El Nuevo Sombrero
By Simon Barget
Every moment but there is no moment; I wanted to die. When the sun recoils from a looped grey sky, the day elided and trembling ghosts, and the streets vacate and not even the cant of speech left audible. Death all over. The drowning man, a smothered windpipe, always there, always will be. Beneath the bleating pulse, beneath the angst, alarm, beneath the cowl of relations, beneath pale sun, anthracite reigns. Peace. A clarity, sharp beyond words. The relief of the peaks against the obdurate sky. I have wanted to kill part or all. Change face, family, name, and voice. When was I born? Thoughts thought into being, a reflection in glass, what you really can’t touch. How am I here? A smile, a show of something. Reaching or being reached to. Self and other. The spirit. A sensible wall, an enclosure. I have wanted to be irredeemably alone, free and faultless. Drawn into sumptuous dreams. I have wanted to know, because it’s the only way through. The funnel, the vacuum, hauled through the mangle. The relief from the must-do. Choicelessness as bliss. This is not the reality. Wake up! This is just coasting. The heart beat quickens, the heart soon stops. Wanting our death. How it comes to pass. To be locked in by convenience, strung by a thread, headless, directed, inane, inert.
El Nuevo Sombrero is a sprawling place where scant locals gather and the weddings aren’t on, and the bar is stocked and the tables are set, and the napkin holders hold their thin triangular napkins, and just a few chatty people linger on high-backed wooden chairs, people you’ll never fathom, and everyone’s gone for the day and the sun goes down round the unprotected pool you could walk straight into in your full set of clothes, and it’s impossible to know who’d ever stay at this place, this cattle ranch, this crumbling cowshed with ochre paint peeling not a stone’s throw from the airport, because you don’t see anyone beside those on the high-backed chairs and further back there’s a football pitch, a conference room and oh so much space behind where your room is, space you won’t get to grips with and suddenly it’s seven and it’s half-dark and the high-backed chair people have made their way home and the big wheeled gate is closing and the thing’s shutting down, the pulse is gone and there’s no outside world, it’s seven and there’s not a soul unless you go right into the reception chamber and go right up to the desk and go right up over the high counter to see the figure of the receptionist way down in a footstool unaware of who you are or feigning unawareness until you venture a pointed buenos noches to make yourself known.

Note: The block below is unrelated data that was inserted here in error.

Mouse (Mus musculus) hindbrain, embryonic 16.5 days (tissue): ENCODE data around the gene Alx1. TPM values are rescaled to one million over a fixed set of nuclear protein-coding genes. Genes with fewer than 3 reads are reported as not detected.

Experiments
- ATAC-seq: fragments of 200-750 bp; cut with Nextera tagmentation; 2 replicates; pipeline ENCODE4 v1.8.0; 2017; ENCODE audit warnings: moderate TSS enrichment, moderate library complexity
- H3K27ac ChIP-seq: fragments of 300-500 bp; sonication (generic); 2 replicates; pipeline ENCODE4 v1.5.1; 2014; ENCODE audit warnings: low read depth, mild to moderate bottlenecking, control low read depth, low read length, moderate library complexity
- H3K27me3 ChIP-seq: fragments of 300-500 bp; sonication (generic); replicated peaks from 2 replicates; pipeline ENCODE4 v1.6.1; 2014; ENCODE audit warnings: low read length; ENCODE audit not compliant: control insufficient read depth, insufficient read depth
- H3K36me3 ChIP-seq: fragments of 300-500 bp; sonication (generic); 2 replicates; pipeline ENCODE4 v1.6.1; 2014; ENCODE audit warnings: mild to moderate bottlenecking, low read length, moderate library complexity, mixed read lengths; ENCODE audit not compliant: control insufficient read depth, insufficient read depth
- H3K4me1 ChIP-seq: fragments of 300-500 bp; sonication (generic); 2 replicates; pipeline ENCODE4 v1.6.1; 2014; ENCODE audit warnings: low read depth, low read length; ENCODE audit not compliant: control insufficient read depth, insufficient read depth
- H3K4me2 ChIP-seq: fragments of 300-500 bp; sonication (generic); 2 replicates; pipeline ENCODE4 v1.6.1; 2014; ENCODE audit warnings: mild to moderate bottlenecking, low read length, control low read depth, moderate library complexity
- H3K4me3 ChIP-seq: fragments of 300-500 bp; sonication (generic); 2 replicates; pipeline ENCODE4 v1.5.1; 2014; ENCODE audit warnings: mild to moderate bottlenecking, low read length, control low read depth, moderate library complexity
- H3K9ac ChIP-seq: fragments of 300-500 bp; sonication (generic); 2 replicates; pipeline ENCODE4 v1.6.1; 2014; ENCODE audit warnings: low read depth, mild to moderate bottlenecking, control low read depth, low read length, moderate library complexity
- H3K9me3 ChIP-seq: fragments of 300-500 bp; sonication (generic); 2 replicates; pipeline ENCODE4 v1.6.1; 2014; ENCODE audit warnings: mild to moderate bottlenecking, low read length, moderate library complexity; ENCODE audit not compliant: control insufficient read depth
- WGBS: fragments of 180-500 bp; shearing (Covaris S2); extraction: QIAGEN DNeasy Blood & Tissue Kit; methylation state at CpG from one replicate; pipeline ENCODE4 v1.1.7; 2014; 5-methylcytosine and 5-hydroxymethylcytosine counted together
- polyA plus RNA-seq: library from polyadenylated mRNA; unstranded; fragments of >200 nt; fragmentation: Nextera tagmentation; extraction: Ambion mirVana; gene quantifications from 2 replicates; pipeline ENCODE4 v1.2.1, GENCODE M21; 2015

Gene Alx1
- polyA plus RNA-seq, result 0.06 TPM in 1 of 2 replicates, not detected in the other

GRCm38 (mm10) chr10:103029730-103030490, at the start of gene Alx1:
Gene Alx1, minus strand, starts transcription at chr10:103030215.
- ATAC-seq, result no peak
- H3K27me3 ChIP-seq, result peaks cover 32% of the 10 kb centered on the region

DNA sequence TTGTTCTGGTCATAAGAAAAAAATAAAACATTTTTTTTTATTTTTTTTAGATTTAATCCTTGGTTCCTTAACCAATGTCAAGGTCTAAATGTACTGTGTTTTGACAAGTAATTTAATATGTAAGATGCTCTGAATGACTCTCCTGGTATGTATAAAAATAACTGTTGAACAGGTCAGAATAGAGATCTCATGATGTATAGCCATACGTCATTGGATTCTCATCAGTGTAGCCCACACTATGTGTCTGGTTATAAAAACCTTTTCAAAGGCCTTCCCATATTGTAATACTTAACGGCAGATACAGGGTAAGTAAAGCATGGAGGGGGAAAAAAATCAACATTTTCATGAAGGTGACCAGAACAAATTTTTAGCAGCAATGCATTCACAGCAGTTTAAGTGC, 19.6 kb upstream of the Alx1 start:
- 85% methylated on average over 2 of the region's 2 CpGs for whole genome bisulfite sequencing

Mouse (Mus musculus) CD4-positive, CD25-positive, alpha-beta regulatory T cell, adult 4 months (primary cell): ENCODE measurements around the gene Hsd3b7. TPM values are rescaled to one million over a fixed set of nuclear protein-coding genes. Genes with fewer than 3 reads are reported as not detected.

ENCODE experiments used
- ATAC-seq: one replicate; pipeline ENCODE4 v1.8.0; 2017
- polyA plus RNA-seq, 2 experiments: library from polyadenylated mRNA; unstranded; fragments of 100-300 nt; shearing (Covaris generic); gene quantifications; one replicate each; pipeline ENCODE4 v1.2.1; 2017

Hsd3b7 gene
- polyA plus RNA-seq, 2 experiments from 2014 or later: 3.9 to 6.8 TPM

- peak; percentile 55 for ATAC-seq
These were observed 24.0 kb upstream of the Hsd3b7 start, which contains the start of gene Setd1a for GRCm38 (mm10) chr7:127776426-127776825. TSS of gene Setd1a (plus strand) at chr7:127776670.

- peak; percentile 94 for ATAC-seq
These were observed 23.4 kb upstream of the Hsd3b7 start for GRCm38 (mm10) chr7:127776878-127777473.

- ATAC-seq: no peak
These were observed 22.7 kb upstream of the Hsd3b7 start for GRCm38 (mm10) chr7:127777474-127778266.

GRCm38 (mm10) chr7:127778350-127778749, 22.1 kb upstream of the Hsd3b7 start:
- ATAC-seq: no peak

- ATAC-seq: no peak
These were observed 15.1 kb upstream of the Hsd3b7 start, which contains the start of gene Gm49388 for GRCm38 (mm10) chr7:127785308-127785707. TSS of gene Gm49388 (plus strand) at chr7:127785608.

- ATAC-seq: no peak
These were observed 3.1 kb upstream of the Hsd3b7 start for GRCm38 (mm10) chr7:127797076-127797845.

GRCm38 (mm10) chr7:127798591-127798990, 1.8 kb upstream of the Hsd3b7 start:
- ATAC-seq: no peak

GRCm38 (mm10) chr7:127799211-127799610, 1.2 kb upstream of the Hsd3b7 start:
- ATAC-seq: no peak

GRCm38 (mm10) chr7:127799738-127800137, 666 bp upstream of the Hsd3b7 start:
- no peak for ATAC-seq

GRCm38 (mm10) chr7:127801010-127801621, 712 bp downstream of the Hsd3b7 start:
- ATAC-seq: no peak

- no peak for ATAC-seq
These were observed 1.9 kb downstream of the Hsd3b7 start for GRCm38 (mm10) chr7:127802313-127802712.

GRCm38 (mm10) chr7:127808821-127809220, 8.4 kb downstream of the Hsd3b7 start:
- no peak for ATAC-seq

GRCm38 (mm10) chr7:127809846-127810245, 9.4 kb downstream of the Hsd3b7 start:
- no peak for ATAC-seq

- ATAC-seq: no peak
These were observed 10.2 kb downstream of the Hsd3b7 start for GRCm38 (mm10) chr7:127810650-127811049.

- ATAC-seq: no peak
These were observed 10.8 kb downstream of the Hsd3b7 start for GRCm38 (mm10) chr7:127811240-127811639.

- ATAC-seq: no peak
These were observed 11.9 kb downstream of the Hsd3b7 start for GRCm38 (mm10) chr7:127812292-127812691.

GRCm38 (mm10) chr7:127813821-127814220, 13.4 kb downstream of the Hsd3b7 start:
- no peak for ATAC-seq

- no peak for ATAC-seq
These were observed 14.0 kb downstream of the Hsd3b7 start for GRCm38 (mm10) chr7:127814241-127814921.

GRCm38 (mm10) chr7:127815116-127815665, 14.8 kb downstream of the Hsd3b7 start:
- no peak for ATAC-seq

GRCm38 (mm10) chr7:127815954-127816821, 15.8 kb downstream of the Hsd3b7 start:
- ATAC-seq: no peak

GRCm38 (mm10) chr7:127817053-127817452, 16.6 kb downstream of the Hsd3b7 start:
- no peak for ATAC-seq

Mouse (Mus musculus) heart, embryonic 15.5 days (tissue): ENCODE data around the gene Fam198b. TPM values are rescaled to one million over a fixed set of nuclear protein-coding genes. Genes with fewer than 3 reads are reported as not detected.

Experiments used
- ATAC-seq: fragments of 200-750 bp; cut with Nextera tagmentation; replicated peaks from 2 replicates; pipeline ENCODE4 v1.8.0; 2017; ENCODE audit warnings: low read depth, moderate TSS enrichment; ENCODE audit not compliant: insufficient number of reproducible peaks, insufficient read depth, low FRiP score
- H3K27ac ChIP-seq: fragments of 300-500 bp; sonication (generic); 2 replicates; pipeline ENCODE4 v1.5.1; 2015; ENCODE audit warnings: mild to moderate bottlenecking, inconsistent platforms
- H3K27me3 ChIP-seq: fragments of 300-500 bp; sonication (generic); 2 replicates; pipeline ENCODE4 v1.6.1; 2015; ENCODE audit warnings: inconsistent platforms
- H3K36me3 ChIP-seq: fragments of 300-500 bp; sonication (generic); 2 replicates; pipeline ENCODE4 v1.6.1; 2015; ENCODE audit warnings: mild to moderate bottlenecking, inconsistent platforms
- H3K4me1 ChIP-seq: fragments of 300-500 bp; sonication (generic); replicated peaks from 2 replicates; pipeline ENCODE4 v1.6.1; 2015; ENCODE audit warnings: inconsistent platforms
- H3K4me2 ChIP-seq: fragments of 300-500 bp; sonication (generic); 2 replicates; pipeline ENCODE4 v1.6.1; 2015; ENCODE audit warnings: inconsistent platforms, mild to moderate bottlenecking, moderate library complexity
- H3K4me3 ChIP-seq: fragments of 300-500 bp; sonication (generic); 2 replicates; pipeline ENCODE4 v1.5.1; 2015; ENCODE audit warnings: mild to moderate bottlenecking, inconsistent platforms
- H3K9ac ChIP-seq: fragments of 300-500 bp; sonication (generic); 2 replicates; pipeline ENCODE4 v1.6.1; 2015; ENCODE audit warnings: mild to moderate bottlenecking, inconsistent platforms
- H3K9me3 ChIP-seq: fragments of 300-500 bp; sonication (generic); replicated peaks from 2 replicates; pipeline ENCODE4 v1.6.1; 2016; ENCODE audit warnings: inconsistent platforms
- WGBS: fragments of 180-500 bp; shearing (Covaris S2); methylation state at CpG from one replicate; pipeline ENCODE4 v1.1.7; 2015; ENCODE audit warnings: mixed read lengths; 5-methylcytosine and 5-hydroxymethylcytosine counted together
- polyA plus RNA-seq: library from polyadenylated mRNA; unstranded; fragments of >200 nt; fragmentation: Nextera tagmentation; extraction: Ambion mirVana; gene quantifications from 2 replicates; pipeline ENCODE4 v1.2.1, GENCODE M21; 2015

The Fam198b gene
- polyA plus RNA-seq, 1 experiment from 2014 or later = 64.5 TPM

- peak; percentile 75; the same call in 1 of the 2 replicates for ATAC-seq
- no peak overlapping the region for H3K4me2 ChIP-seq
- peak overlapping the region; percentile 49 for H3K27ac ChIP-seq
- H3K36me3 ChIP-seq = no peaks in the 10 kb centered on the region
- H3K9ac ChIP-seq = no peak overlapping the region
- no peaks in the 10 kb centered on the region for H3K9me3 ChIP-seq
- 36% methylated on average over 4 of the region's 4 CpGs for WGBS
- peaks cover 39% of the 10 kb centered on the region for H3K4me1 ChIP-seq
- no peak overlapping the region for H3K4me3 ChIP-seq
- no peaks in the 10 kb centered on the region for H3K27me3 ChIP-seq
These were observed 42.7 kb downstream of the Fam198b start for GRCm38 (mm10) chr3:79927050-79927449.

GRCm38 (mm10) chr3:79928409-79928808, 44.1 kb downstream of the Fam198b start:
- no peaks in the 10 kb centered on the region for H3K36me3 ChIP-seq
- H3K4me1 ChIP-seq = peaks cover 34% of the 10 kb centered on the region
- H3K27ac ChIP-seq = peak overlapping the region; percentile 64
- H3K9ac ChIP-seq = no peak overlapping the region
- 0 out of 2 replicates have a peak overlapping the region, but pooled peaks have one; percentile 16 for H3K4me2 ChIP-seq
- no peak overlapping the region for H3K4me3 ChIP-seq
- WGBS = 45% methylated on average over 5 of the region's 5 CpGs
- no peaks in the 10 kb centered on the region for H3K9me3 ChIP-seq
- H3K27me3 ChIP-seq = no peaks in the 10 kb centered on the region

He takes me to a stall down the road. Pollo I say, but he keeps asking me what I want. Pollo, arroz, what’s the deal here. Is that what he wants? What’s he angling for? I don’t know Spanish but he’s like a battering ram. Why, what how? Twenty-one, works every night at the Nuevo Sombrero, goes to school in the morning. Joining the Policia. I’ve never worked in my life. Oh how he has clocked me. And what does she do, my sister? Not working either. He’s listening, paying attention. I feel him watching me, stumbling over the road side. The chicken is a whole chicken, a whole flat side slapped on the foam container. I scatter the rice all over the floor and the table back at the ranch. He comes to watch my last few spoonfuls. Where’s his food? Oh no, not eating, or he’s eaten. Something conceited. Ah, I say, but I haven’t understood. He’s sitting there watching playing his phone. Soda? No thanks. I’ve got my Mapachos and I take in a drag.